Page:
Digital tools are now part of most communities’ habitats. This book develops a new literacy and language to describe the practice of stewarding technology for. The general set of slides I’m using in my Technology Stewardship workshops in S . Africa, May (CSIR/Pretoria, University of Cape Town. 1 School of Art and Design, Aalto University, Finland. Wenger, E., White, N., and Smith, J.D. () Digital Habitats: Stewarding Technology for Communities.
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It culminates As an attentive practitioner, I agreed in an Action Notebook, which takes sophisti- that relections on polarities—such as the ten- cated ideas presented in chapters and pres- sions between participation and reiication— ents them in a format that looks deceptively need constant attention.
That is, as technology becomes a more central concern, learning and talking about technology hhabitats becomes more central and so does mentoring. It turns out that all those tables and pictures that make the book a useful handbook present some special challenges when publishing it in an electronic format.
Interacting without producing artifacts makes learning depend on individual interpretation and memory and can limit its depth, extent, and impact.
Digital Habitats – Citation formats | Research Explorer | The University of Manchester
Smith subtly draws on scholarly thinking to support and Nancy White. Beware of any technology steward who hzbitats you that they learned how to do it in school. On the other hand, he or she may play an integral role in demonstrating the technology practice or even installing the technology and ensuring its status as operational. It is a fascinating case, but guide.
Published by Nancy White under General.
Communities of practice theory is presented clearly and simply in a few pages within the introduction and is sufficient to inform any reader who is unfamiliar with Wenger’s earlier work. Techne-mentors show up in all fog genres of participation but their role is probably more visible at the geeking out end of the spectrum.
We imagined that people would copy pages of the book and write their responses on paper. Being able to share documents, control who can write to a document, and have multiple people write in a document are all very useful functions. So their focus on speciic technolo- to journals, news and opinions from outside gies waned, while exploration of the broader, the community.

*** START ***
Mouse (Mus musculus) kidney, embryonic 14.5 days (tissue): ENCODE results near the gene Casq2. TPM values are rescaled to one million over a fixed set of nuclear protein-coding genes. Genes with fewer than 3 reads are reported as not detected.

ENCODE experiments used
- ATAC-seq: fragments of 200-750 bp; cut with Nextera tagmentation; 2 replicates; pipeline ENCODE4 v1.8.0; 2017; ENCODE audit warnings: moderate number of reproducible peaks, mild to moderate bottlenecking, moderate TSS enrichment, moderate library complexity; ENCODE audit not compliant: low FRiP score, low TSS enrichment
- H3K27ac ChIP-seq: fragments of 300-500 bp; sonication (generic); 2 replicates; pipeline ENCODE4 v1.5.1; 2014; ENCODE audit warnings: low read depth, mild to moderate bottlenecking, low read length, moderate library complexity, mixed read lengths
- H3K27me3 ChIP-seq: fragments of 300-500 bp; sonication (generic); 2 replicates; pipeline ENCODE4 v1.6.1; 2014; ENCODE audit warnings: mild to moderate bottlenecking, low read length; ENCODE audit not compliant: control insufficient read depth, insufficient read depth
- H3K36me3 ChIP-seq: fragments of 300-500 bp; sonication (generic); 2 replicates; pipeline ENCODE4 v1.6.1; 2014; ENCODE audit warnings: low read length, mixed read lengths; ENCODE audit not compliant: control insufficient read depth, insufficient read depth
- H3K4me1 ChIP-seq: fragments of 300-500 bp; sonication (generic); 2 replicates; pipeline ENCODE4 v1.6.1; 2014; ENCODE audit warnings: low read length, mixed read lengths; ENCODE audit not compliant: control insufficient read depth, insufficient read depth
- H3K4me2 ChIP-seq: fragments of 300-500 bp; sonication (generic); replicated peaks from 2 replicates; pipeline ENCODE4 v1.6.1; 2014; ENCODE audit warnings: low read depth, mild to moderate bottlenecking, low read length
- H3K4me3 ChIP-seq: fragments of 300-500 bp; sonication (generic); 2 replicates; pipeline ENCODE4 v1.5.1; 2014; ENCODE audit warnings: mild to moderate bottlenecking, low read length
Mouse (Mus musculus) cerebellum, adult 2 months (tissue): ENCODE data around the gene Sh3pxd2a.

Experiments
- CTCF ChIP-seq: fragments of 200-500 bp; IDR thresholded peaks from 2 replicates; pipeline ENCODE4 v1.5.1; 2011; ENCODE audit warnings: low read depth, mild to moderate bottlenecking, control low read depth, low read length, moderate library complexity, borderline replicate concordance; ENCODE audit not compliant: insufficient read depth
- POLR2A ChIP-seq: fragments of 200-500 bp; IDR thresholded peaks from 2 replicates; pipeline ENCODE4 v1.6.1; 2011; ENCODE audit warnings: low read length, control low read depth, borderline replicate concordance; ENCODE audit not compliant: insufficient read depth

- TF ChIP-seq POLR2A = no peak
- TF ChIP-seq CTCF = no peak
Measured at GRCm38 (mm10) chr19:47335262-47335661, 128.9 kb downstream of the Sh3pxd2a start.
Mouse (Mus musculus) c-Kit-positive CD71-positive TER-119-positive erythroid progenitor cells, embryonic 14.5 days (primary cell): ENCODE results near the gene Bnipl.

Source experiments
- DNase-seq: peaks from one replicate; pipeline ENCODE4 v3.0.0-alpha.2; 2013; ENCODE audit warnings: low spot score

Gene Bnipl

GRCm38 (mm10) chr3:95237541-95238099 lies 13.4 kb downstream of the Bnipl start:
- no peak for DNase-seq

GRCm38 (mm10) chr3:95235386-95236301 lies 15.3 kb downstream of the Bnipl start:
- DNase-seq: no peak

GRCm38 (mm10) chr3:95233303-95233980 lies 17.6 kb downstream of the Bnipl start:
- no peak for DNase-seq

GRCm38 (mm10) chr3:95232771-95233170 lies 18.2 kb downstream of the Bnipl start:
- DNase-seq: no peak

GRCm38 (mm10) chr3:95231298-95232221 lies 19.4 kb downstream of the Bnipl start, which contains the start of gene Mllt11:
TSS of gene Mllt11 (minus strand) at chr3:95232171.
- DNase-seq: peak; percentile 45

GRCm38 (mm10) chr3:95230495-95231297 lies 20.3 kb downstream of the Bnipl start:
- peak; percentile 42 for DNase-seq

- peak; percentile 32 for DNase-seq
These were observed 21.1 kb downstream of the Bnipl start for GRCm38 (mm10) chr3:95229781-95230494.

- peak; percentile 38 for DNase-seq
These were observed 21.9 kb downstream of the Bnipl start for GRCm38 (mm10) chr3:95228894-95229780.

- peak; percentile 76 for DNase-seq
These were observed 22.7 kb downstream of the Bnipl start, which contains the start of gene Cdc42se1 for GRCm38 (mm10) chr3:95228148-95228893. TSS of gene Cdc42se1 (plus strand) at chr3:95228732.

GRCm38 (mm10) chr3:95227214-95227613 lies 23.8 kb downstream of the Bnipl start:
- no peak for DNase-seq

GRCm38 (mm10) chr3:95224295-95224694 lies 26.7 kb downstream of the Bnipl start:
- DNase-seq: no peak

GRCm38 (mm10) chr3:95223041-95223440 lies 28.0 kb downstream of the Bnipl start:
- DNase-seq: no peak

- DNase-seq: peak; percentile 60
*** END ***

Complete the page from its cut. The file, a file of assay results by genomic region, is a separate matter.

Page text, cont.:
One strategy that we came up with was to set up a Slack Team room where we would expect more chatting could take place, even during a meeting. Edit your copy, discuss, and share.
A key point re-iterated in the book is that it is essential to focus on the needs of the community first and then find the products to support it, rather than starting with products and trying to fit the group into them. There are no discussion topics on this book yet. Whether you want to ground your technology stewardship in theory and deepen your practice, whether you are a community leader or sponsor who wants to understand how communities and technology intersect, or whether you just want practical advice, this is the book for you.
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For some reason such a steqarding was never part of the book the vignettes were not included in the index! In fact, it is commynities ing that gathering. It turns out that all those tables and pictures that make the book a practical handbook made it take a lot longer to put it in an electronic format. A couple long quotes describes the techne-mentor concept: This illustrates both my failure to undertake the steward’s responsibility to fully research the technical side and the challenges we face to fully realise the potential of ICT.
It also encompasses a variety of roles ranging across leader, broker, representative, facilitator and perhaps even motivator.
He is the author and co-author of seminal books on communities of practice, including Situated Learning, where the term was coined, Communities of Practice: You can find out more about the cookies we set, the information we store habirats how we use it on our cookies page. The text contains much advice on how the steward can encourage and avoid deterring participation in an on-line community; a sstewarding that will be very familiar to anyone who has run a Virtual Learning Environment or similar.
Another part of my practice is to share my draft strings with other LS practitioners for feedback. For example, do 8. It also shields member identity carefully tecjnology making it difficult to share your email address through its individual messaging channel; in effect it tries to keep you tied to Meetup for member-to-member communication.
Digital Habitats; Stewarding Technology for Communities
Mariah Cherem rated it really liked it Nov 07, It seems logical, given that technology is a central theme of the book. It is a role that is neither directive nor non-directive. Looping back to Hanging Outthat makes a lot of sense:.
Books by Etienne Wenger.
For example, see http: They might ponder commnuities A Review of The Science of such as: Etienne helps organizations in all sectors apply these ideas through consulting, public speaking, teaching, and research. I read this before it came out, and it is now one of my primary references for people thinking about technology and communities.
It has the advantage in not assuming that kids are passive, mere audiences to media or educational content. Dec 11 Long Live the Evolution!
Whether you want to ground your technology stewardship in The community also habitate and acknowledgement of rapid change. Joshua Walker rated it it was ok Sep 29, Technology has changed what it means for communities to “be together.